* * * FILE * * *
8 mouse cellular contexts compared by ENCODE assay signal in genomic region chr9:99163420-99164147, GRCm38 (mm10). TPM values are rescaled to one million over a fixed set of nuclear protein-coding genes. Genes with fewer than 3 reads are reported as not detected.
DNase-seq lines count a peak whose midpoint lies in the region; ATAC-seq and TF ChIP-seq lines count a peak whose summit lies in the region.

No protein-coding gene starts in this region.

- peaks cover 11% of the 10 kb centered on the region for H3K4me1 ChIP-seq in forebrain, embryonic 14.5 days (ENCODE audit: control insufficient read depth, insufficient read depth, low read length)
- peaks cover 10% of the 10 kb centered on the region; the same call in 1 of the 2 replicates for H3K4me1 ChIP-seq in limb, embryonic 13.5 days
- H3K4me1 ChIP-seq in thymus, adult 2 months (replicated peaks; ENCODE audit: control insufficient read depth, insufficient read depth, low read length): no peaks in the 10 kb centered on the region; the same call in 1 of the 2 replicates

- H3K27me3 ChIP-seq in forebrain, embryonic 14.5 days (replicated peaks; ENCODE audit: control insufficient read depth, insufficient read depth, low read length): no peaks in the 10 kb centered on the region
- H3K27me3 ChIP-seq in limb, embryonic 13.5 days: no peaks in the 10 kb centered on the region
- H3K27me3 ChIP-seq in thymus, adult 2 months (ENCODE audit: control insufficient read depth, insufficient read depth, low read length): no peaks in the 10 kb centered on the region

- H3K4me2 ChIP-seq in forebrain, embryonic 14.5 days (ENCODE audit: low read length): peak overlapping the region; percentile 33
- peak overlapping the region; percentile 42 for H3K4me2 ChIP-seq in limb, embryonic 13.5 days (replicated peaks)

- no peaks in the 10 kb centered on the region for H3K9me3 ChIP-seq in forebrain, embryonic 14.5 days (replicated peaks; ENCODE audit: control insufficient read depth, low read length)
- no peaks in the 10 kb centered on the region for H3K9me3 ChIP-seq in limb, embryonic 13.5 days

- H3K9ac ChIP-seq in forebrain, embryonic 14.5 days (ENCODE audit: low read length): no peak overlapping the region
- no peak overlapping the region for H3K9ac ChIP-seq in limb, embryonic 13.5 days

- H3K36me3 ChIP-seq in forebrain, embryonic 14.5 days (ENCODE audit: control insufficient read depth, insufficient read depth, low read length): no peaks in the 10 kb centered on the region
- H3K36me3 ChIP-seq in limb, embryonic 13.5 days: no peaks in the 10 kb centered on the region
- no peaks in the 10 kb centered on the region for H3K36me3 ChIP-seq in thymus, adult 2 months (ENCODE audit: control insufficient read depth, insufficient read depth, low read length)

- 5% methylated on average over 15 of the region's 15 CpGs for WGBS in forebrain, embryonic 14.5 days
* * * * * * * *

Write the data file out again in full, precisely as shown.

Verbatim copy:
8 mouse cellular contexts compared by ENCODE assay signal in genomic region chr9:99163420-99164147, GRCm38 (mm10). TPM values are rescaled to one million over a fixed set of nuclear protein-coding genes. Genes with fewer than 3 reads are reported as not detected.
DNase-seq lines count a peak whose midpoint lies in the region; ATAC-seq and TF ChIP-seq lines count a peak whose summit lies in the region.

No protein-coding gene starts in this region.

- peaks cover 11% of the 10 kb centered on the region for H3K4me1 ChIP-seq in forebrain, embryonic 14.5 days (ENCODE audit: control insufficient read depth, insufficient read depth, low read length)
- peaks cover 10% of the 10 kb centered on the region; the same call in 1 of the 2 replicates for H3K4me1 ChIP-seq in limb, embryonic 13.5 days
- H3K4me1 ChIP-seq in thymus, adult 2 months (replicated peaks; ENCODE audit: control insufficient read depth, insufficient read depth, low read length): no peaks in the 10 kb centered on the region; the same call in 1 of the 2 replicates

- H3K27me3 ChIP-seq in forebrain, embryonic 14.5 days (replicated peaks; ENCODE audit: control insufficient read depth, insufficient read depth, low read length): no peaks in the 10 kb centered on the region
- H3K27me3 ChIP-seq in limb, embryonic 13.5 days: no peaks in the 10 kb centered on the region
- H3K27me3 ChIP-seq in thymus, adult 2 months (ENCODE audit: control insufficient read depth, insufficient read depth, low read length): no peaks in the 10 kb centered on the region

- H3K4me2 ChIP-seq in forebrain, embryonic 14.5 days (ENCODE audit: low read length): peak overlapping the region; percentile 33
- peak overlapping the region; percentile 42 for H3K4me2 ChIP-seq in limb, embryonic 13.5 days (replicated peaks)

- no peaks in the 10 kb centered on the region for H3K9me3 ChIP-seq in forebrain, embryonic 14.5 days (replicated peaks; ENCODE audit: control insufficient read depth, low read length)
- no peaks in the 10 kb centered on the region for H3K9me3 ChIP-seq in limb, embryonic 13.5 days

- H3K9ac ChIP-seq in forebrain, embryonic 14.5 days (ENCODE audit: low read length): no peak overlapping the region
- no peak overlapping the region for H3K9ac ChIP-seq in limb, embryonic 13.5 days

- H3K36me3 ChIP-seq in forebrain, embryonic 14.5 days (ENCODE audit: control insufficient read depth, insufficient read depth, low read length): no peaks in the 10 kb centered on the region
- H3K36me3 ChIP-seq in limb, embryonic 13.5 days: no peaks in the 10 kb centered on the region
- no peaks in the 10 kb centered on the region for H3K36me3 ChIP-seq in thymus, adult 2 months (ENCODE audit: control insufficient read depth, insufficient read depth, low read length)

- 5% methylated on average over 15 of the region's 15 CpGs for WGBS in forebrain, embryonic 14.5 days